In operation 1426, the new depth value may be identified using a linear system such as, for example:


{circumflex over (dlo)}=ω0+ul·ω1+v1·ω2

where {circumflex over (d)}{circumflex over (dlo)} is the new depth value and ω0, ω1, and ω2 are weights. Of course, any type of polynomial approximation algorithm may be used to solve for the new depth value using the depth values for the support elements.

Thereafter, a determination is made as to whether the new depth value is within a selected range (operation 1428). The new depth value may be within the selected range if {circumflex over (d)}{circumflex over (dlo)}<δl, where

δ l = d min o · ( 1 + W x 2 · α ) ,
and

where dmin0 is smallest distance of a transformed point mapped to a pixel corresponding to a support element from the camera system; Wx is a width of the window; and α is a constant perspective adjustment weight.

If the new depth value is not within the selected range, the process proceeds to operation 1410 as described above. In this manner, the new depth value is not added to the data vector corresponding to the element at which the window is centered. Rather, the depth value in this data vector remains null. However, if the new depth value is within the selected range, the new depth value is added to the data vector associated with the element at which the window is centered (operation 1430). The process then proceeds to operation 1410 as described above.

With reference now to FIG. 15, an illustration of a process for generating new points for a point cloud in the form of a flowchart is depicted in accordance with an illustrative example. The process illustrated in FIG. 15 may be used to implement operation 1416 in FIG. 14.

The process begins by denormalizing the new depth values generated for at least a portion of the unmatched elements in the fused data array (operation 1500). Each of these new depth values is used to create a new point for the point cloud. The new depth values may be denormalized as follows:


dic=dminc+dio·(dmaxc−dminc)

where dic is a denormalized depth value.

Camera-centric coordinates are generated for the new points for the point clouds using the denormalized depth values and the pixel locations in the data vectors for which the new depth values were generated (operation 1502). The camera-centric coordinates are generated as follows:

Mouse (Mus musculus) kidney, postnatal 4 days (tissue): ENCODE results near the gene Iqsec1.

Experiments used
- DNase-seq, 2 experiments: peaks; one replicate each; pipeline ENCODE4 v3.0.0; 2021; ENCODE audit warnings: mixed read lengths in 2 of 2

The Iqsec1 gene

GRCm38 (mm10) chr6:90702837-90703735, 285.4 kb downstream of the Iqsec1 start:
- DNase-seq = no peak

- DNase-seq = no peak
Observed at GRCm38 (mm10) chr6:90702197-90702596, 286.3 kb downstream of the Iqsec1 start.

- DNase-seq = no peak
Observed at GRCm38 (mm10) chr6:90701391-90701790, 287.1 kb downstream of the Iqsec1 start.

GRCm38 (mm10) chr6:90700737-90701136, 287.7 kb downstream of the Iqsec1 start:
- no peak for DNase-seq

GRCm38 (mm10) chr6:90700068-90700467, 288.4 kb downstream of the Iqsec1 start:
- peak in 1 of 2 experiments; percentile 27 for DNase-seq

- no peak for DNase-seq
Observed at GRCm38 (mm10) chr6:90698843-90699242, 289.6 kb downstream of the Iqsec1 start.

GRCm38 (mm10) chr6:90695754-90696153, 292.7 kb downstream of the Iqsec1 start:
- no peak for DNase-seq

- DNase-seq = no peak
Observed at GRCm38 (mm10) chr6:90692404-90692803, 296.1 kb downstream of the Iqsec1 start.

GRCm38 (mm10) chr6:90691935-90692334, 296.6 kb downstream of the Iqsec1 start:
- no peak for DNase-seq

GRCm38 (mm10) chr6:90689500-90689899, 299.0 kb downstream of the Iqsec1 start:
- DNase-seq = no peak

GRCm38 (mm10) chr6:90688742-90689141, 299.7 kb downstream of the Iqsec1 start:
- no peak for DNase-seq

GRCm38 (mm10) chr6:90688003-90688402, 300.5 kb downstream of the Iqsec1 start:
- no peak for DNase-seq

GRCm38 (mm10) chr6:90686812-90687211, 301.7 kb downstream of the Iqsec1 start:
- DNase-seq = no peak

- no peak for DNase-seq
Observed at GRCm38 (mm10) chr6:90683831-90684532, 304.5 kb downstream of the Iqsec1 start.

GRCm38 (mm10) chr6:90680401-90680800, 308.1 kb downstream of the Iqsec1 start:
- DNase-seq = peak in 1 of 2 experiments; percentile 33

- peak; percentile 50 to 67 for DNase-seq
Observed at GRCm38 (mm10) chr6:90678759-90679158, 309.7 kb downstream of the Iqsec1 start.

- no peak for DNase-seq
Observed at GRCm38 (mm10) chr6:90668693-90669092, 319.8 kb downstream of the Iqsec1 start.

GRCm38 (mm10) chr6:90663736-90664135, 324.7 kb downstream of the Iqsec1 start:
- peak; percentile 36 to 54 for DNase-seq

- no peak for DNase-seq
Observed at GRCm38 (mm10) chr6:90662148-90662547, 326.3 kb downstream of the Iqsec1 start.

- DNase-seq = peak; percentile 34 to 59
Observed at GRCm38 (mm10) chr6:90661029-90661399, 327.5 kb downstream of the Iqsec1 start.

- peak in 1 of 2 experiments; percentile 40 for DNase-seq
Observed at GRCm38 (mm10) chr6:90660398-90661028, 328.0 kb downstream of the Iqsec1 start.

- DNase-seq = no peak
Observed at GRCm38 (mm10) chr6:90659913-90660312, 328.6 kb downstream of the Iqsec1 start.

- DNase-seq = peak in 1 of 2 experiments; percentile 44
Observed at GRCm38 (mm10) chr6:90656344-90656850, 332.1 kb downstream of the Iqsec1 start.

Z c = ( d c ) 2 u 2 + v 2 + 1 X c = u · Z c , and Y c = v · Z c .

Thereafter, point locations for the new points in the three-dimensional reference coordinate system of the original point cloud are identified using the camera-centric coordinates (operation 1504), with the process terminating thereafter. The point locations in the three-dimensional reference coordinate system are identified using an inverse of the transformation algorithm used in operation 1200. For example, the point locations may be identified as follows:

[ X p Y p Z p 1 ] = [ R 11 R 12 R 13 T x R 21 R 22 R 23 T y R 31 R 32 R 33 T z 0 0 0 1 ] [ X c Y c Z c 1 ]

where Xp, Yp, Zp are the coordinates for a new point to be added to the point cloud in the three-dimensional reference coordinate system and XC, YC, ZC are the camera-centric coordinates for the new point in the three-dimensional camera-centric coordinate system.

The flowcharts in the different depicted embodiments illustrate the architecture, functionality, and operation of some possible implementations of the system and method described in the illustrative embodiments. In this regard, each block in the flowcharts may represent a module, a segment, a function, and/or a portion of an operation or step. For example, one or more of the blocks may be implemented using software, hardware, or a combination of the two. The hardware may, for example, take the form of integrated circuits that are manufactured or configured to perform one or more operations in the flowcharts.

In some alternative implementations of an illustrative embodiment, the function or functions noted in the blocks may occur out of the order noted in the figures. For example, in some cases, two blocks shown in succession may be executed substantially concurrently, or performed in the reverse order, depending on the particular implementation. Also, other blocks may be added to the illustrated blocks in a flowchart.

Turning now to FIG. 16, an illustration of a data processing system in the form of a block diagram is depicted in accordance with an illustrative embodiment. Data processing system 1600 may be used to implement one or more computers in computer system 104 in FIG. 1. Further, fusion manager 142, depth value generator 144, and/or point cloud manager 145 in FIG. 1 may be implemented using data processing system 1600. Still further, a data processing system similar to data processing system 1600 may be implemented within first sensor system 106 and/or second sensor system 108 in FIG. 1.

As depicted, data processing system 1600 includes communications framework 1602, which provides communications between processor unit 1604, storage devices 1606, communications unit 1608, input/output unit 1610, and display 1612. In some cases, communications framework 1602 may be implemented as a bus system.